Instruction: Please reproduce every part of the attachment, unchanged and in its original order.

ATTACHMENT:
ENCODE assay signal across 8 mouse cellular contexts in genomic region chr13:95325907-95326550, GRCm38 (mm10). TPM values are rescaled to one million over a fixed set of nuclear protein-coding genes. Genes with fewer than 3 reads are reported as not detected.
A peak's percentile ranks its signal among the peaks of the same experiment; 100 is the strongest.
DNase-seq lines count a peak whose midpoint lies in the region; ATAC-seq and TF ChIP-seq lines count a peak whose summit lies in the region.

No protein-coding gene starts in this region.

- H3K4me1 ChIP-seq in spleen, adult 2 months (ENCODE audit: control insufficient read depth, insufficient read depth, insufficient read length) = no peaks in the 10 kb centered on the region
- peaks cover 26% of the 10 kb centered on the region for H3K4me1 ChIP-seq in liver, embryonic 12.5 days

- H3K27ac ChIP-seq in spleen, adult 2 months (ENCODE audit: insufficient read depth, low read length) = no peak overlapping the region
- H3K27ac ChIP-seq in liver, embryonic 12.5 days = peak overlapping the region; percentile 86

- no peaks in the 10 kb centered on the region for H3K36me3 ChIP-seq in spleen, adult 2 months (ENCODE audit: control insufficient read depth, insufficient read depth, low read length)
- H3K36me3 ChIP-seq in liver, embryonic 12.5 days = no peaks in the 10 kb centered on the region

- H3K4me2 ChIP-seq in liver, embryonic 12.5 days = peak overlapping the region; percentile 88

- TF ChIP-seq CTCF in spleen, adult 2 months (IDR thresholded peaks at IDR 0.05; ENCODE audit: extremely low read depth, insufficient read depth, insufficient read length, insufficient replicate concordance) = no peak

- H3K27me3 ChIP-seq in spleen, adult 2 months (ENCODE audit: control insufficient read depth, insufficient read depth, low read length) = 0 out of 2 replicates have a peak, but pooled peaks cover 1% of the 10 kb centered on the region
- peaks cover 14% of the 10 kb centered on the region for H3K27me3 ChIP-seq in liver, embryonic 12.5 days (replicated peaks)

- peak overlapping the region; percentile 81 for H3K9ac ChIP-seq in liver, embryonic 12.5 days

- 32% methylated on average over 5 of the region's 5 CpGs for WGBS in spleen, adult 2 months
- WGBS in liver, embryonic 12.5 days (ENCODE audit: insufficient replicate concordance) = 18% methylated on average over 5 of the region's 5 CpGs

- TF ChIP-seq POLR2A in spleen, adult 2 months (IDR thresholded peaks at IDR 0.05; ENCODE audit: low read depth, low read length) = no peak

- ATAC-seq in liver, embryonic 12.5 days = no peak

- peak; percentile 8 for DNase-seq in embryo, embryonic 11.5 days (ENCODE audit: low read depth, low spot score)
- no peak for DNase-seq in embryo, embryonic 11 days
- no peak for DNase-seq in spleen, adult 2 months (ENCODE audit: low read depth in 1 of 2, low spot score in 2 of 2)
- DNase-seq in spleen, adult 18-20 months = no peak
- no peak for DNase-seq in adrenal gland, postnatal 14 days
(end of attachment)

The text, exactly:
ENCODE assay signal across 8 mouse cellular contexts in genomic region chr13:95325907-95326550, GRCm38 (mm10). TPM values are rescaled to one million over a fixed set of nuclear protein-coding genes. Genes with fewer than 3 reads are reported as not detected.
A peak's percentile ranks its signal among the peaks of the same experiment; 100 is the strongest.
DNase-seq lines count a peak whose midpoint lies in the region; ATAC-seq and TF ChIP-seq lines count a peak whose summit lies in the region.

No protein-coding gene starts in this region.

- H3K4me1 ChIP-seq in spleen, adult 2 months (ENCODE audit: control insufficient read depth, insufficient read depth, insufficient read length) = no peaks in the 10 kb centered on the region
- peaks cover 26% of the 10 kb centered on the region for H3K4me1 ChIP-seq in liver, embryonic 12.5 days

- H3K27ac ChIP-seq in spleen, adult 2 months (ENCODE audit: insufficient read depth, low read length) = no peak overlapping the region
- H3K27ac ChIP-seq in liver, embryonic 12.5 days = peak overlapping the region; percentile 86

- no peaks in the 10 kb centered on the region for H3K36me3 ChIP-seq in spleen, adult 2 months (ENCODE audit: control insufficient read depth, insufficient read depth, low read length)
- H3K36me3 ChIP-seq in liver, embryonic 12.5 days = no peaks in the 10 kb centered on the region

- H3K4me2 ChIP-seq in liver, embryonic 12.5 days = peak overlapping the region; percentile 88

- TF ChIP-seq CTCF in spleen, adult 2 months (IDR thresholded peaks at IDR 0.05; ENCODE audit: extremely low read depth, insufficient read depth, insufficient read length, insufficient replicate concordance) = no peak

- H3K27me3 ChIP-seq in spleen, adult 2 months (ENCODE audit: control insufficient read depth, insufficient read depth, low read length) = 0 out of 2 replicates have a peak, but pooled peaks cover 1% of the 10 kb centered on the region
- peaks cover 14% of the 10 kb centered on the region for H3K27me3 ChIP-seq in liver, embryonic 12.5 days (replicated peaks)

- peak overlapping the region; percentile 81 for H3K9ac ChIP-seq in liver, embryonic 12.5 days

- 32% methylated on average over 5 of the region's 5 CpGs for WGBS in spleen, adult 2 months
- WGBS in liver, embryonic 12.5 days (ENCODE audit: insufficient replicate concordance) = 18% methylated on average over 5 of the region's 5 CpGs

- TF ChIP-seq POLR2A in spleen, adult 2 months (IDR thresholded peaks at IDR 0.05; ENCODE audit: low read depth, low read length) = no peak

- ATAC-seq in liver, embryonic 12.5 days = no peak

- peak; percentile 8 for DNase-seq in embryo, embryonic 11.5 days (ENCODE audit: low read depth, low spot score)
- no peak for DNase-seq in embryo, embryonic 11 days
- no peak for DNase-seq in spleen, adult 2 months (ENCODE audit: low read depth in 1 of 2, low spot score in 2 of 2)
- DNase-seq in spleen, adult 18-20 months = no peak
- no peak for DNase-seq in adrenal gland, postnatal 14 days